This series doesn't want its protagonists to be happy, nor does it want the viewer to be. When the script hits, it hits hard and without any mollycoddling. You want Eren to triumph in his first battle? Too bad! You want Jean to realize that he's a capable, responsible leader? Nope! You want Mikasa to always swoop in and save the day? Not gonna happen! That's not to mention the fact that this show is morbid as hell, with blood and gushy sound effects occurring consistently. These enemies are not unhinged psychopaths with a hatred for mankind, or a secretly lovable rogue. They're seemingly unstoppable forces of nature, lumbering beasts motivated only by bloodlust, at least at this point. And because of that, coupled with the consistent downer note of the show, you want the protagonists to triumph even more.
Female Characterization Isn't Shit
|Sasha, probably cheering about potatoes or something.|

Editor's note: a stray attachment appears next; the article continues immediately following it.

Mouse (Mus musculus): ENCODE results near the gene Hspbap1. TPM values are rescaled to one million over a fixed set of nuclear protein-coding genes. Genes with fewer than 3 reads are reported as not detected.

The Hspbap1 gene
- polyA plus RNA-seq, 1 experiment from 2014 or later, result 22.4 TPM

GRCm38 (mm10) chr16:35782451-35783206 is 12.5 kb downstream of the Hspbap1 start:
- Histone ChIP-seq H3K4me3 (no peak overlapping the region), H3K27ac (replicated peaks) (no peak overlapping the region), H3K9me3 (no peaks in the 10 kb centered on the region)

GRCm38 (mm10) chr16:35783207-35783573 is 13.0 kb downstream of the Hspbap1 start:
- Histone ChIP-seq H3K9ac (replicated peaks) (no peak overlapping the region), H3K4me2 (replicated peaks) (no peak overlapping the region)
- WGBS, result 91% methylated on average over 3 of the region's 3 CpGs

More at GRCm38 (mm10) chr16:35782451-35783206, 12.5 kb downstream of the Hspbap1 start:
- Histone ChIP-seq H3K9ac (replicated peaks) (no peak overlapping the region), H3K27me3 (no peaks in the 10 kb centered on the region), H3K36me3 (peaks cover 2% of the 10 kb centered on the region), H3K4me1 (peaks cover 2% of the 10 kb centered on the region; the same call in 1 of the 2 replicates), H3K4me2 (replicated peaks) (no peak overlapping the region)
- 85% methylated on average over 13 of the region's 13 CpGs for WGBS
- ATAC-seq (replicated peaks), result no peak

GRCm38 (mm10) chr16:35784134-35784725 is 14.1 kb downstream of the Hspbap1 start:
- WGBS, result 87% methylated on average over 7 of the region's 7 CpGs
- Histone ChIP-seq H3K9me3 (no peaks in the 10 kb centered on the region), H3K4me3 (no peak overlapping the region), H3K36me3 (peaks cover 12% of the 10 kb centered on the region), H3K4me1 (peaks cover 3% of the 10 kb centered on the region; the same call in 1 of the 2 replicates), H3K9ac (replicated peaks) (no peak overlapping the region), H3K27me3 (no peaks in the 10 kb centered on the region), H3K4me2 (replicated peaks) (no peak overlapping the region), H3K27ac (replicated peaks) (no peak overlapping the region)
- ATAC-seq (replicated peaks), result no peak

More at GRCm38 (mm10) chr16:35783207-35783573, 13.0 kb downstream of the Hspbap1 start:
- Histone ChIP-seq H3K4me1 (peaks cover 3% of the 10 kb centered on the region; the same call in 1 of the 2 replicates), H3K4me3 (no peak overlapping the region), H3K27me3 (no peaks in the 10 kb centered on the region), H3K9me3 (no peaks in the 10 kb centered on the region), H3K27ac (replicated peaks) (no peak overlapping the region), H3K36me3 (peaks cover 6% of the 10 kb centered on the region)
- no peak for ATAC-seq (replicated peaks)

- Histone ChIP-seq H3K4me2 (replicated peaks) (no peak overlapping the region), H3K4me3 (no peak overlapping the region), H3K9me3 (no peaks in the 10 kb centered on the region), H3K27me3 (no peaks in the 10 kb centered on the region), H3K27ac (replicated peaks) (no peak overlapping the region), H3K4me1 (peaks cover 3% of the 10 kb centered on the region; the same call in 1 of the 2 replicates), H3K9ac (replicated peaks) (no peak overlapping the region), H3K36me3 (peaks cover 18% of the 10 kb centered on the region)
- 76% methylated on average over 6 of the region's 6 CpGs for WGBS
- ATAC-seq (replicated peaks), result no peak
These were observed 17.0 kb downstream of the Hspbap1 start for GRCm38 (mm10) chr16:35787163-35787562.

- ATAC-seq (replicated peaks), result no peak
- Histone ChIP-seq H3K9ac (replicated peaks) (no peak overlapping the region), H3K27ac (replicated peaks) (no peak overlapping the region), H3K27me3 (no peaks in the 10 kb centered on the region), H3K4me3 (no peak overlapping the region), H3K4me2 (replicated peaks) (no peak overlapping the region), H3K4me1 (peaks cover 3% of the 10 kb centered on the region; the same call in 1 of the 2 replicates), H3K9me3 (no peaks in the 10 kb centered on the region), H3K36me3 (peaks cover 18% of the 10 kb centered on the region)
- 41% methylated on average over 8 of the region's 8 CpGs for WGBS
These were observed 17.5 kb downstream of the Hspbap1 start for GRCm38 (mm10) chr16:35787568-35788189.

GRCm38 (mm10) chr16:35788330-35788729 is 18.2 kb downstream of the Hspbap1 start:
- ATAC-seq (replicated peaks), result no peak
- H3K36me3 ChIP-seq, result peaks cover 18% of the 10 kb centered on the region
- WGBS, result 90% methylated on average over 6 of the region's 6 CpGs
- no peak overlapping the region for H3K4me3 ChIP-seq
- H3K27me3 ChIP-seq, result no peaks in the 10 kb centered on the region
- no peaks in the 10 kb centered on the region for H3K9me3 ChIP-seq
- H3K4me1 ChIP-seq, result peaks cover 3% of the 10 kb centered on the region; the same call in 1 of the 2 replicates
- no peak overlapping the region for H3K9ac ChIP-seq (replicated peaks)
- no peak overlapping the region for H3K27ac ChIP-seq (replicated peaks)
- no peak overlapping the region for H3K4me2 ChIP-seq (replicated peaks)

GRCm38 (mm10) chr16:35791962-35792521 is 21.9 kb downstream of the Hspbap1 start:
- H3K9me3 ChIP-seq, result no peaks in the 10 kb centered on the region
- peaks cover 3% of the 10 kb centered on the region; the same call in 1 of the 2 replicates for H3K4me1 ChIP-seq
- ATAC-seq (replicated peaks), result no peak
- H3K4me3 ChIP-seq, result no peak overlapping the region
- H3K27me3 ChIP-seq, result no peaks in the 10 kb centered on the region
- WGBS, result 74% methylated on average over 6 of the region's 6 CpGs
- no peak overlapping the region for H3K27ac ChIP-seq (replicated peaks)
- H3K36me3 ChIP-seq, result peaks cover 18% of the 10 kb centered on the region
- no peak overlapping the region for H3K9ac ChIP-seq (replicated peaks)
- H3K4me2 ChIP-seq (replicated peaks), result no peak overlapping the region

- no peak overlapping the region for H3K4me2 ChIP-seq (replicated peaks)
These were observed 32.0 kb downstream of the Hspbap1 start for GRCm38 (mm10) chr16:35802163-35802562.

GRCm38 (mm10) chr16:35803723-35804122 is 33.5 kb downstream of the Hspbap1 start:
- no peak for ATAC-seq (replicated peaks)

Oh, man, I can hear the cries of "SOCIAL JUSTICE WARRIOR" from miles away, but considering who uses that term, it doesn't faze me. See, one of the main reasons I've really fallen for this show is the fact that the female characters are something more than single-minded stereotypes, or deliverers of fan service upon the unwashed masses. I'm not saying that the series does anything particularly unique or special with its female characters. Far from it. But it does pull a George R. Martin and actually treat the female characters with equal status and autonomy as the male characters. This isn't a testosterone-fueled, male protagonist revenge fantasy in the slightest. Instead, we see a cast who, despite being cut from a familiar cloth, have their own unique motivations and aspirations as to why they fight or don't want to fight. I adore Mikasa, Sasha and Annie in particular, as they all bring something unique to the table and make you root for them.